Unlike law, grace cannot be taught. It can only be received and passed on.
The other day I was sitting in the doctors’ surgery waiting room, there to register with the local GP Practice. As I waited to have my blood pressure taken, be weighed and measured, and quizzed about my family health history, I noted a display on sexual health information. There were a couple of posters highlighting the pyramid effect of unprotected sex in relation to risk of sexually transmitted disease: you may only have had sex with one person, but if that person has previously had sex with three other people, and between them those three people have had sex with twelve other people, for the purposes of exposure to STDs, you have in effect had sex with sixteen people…
Grace can work in a similar way. If a person is exposed to someone who has been exposed to grace from a few other people, it increases their chance of being infected with grace. If that same person is exposed to several people who have been exposed to grace, the chances are greatly increased. And the presence of a few particularly promiscuous individuals skews the pyramidal possibilities wider. Especially if they don’t use the equivalent of condoms; don’t take precautions to protect themselves from being infected by grace or transmitting it to others. Such ‘condoms’ might include pride, or fear.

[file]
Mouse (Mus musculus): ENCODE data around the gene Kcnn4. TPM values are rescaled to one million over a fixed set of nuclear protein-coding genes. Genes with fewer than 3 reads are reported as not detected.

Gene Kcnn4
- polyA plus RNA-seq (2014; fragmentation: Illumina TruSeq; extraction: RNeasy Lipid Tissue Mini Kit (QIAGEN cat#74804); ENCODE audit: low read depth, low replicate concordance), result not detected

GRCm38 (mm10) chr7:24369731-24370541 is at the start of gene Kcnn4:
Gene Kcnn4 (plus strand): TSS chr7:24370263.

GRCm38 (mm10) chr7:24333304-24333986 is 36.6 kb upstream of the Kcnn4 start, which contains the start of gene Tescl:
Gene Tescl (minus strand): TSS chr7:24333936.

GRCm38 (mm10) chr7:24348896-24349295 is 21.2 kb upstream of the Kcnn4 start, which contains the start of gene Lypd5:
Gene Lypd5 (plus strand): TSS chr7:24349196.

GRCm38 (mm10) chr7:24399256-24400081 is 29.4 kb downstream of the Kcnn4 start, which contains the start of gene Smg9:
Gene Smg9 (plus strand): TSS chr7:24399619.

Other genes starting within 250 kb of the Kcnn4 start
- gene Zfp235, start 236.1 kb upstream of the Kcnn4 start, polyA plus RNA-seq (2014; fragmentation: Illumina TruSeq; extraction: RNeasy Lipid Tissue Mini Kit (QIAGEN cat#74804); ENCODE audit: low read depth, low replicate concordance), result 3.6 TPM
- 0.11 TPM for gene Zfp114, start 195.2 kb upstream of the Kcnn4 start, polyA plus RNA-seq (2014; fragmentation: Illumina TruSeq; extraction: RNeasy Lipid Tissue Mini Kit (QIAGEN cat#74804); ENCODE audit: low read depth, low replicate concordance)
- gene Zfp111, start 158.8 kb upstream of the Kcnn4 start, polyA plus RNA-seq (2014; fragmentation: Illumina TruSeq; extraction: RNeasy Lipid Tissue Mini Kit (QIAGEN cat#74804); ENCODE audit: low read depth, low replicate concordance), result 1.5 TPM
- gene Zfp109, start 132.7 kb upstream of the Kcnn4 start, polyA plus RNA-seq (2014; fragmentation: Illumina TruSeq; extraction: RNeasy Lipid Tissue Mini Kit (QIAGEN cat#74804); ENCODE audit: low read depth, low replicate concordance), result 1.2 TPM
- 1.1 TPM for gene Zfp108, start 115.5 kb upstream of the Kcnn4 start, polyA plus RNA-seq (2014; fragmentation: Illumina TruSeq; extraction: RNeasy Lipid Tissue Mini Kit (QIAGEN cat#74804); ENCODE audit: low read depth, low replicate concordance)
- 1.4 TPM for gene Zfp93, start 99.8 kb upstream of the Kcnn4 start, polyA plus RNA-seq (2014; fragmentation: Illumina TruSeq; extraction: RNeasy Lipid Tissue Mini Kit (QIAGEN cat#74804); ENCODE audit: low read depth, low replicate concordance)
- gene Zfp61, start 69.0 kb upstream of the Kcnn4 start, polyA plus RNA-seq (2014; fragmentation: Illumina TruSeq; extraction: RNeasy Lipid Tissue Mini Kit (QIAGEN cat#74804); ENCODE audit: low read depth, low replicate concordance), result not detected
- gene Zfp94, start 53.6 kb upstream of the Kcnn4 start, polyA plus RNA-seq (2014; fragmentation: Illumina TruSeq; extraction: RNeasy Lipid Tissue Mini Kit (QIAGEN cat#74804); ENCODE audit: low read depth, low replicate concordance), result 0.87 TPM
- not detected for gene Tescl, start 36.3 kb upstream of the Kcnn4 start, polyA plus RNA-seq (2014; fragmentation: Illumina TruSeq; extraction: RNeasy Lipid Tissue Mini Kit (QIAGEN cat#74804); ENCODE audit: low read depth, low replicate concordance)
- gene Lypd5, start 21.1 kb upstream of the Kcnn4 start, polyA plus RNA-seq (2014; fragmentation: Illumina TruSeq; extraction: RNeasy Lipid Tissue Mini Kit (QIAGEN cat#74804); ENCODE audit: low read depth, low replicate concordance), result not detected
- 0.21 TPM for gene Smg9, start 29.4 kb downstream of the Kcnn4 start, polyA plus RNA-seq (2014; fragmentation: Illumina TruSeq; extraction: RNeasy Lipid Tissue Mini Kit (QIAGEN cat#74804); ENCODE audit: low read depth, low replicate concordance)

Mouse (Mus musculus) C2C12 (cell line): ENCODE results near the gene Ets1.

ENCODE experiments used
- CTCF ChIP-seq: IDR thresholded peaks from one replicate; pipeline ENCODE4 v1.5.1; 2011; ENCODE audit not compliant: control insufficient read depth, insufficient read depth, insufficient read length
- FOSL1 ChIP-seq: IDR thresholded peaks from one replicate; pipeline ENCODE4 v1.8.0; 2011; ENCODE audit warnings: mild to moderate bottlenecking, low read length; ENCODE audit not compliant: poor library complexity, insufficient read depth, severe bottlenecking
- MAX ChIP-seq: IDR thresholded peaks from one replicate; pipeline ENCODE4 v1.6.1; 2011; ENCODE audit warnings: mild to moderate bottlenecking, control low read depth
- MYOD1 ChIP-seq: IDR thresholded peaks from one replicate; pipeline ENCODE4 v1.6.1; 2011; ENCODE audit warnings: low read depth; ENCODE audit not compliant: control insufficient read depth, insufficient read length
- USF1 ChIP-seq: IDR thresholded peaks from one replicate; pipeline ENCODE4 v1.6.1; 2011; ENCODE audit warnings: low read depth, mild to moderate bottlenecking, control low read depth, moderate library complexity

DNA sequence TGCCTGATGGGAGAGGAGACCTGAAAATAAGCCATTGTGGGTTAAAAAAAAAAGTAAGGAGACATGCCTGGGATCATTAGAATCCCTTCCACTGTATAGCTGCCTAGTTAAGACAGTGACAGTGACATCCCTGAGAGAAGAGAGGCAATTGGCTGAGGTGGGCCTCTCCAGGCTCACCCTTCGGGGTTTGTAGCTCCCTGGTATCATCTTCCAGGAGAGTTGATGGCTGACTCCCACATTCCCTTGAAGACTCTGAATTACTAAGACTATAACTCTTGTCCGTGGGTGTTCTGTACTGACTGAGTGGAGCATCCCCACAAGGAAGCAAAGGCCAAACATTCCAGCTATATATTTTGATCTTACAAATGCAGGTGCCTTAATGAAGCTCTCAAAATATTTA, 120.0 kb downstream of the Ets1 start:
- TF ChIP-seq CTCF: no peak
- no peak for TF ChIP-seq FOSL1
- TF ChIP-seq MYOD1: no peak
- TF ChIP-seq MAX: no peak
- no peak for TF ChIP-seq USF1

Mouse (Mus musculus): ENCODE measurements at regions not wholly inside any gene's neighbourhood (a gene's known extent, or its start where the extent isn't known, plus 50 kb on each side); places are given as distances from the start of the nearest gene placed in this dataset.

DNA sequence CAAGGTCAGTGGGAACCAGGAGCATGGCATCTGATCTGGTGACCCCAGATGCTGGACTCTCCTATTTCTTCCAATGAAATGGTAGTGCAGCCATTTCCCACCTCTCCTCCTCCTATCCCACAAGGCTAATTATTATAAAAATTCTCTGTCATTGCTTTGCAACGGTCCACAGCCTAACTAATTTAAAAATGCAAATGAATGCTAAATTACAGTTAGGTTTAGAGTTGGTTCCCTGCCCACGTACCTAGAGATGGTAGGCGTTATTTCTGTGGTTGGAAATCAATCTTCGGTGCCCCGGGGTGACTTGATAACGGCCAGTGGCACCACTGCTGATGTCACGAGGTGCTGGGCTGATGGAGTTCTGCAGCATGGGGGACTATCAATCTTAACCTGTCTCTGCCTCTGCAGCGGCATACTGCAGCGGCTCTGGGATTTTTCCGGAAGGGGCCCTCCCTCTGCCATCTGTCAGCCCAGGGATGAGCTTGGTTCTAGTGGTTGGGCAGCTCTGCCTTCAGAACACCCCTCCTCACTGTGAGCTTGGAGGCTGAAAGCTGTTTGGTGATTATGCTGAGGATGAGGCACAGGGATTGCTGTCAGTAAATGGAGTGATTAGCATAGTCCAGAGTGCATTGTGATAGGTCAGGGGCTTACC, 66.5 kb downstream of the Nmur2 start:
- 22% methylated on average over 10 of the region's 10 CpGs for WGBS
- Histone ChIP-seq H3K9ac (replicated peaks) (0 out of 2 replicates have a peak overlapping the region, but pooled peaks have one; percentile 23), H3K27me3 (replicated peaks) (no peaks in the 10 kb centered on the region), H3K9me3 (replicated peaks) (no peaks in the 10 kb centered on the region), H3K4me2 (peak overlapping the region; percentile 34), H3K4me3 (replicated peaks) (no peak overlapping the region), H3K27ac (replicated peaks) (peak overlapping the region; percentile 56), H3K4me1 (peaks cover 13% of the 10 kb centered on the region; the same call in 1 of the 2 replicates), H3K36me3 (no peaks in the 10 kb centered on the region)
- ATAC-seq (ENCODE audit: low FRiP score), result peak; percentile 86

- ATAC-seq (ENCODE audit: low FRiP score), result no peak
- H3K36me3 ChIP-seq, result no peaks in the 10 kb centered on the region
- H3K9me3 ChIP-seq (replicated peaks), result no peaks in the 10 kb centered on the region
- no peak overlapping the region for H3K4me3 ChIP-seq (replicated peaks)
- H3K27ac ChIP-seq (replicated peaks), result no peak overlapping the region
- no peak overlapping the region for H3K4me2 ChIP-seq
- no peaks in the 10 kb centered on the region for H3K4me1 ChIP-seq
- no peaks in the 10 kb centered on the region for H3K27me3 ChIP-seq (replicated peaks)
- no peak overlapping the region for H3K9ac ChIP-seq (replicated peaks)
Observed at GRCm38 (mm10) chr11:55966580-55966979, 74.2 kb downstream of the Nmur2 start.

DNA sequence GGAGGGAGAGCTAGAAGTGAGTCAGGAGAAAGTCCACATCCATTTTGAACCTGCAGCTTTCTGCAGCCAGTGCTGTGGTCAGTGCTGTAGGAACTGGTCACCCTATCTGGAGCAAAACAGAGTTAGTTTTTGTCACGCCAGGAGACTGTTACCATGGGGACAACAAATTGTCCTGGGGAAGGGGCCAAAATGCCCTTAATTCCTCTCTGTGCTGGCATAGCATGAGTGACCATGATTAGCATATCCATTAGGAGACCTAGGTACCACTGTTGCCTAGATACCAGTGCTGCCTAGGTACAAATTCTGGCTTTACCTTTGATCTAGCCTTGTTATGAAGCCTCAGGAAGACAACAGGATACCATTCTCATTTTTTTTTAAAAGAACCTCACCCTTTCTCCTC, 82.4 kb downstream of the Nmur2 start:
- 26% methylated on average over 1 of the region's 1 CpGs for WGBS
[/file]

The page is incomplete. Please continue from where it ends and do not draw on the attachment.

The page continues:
Once infected by grace, a person is a carrier. It might not develop into the full-blown version for years, but they can still pass it on. Once identified, it can be controlled – through regular doses of legal rights – but to my knowledge there is no cure, as yet.
As an individual, the little grace I might have to pass on can go a long way…
Make me promiscuous in relation to grace.
Don’t let me take precautions.
May I infect someone else today;
And may they pass grace on in turn.
May the grace that courses through my veins spread, develop, consume me.
teenage killers , graceless society , theology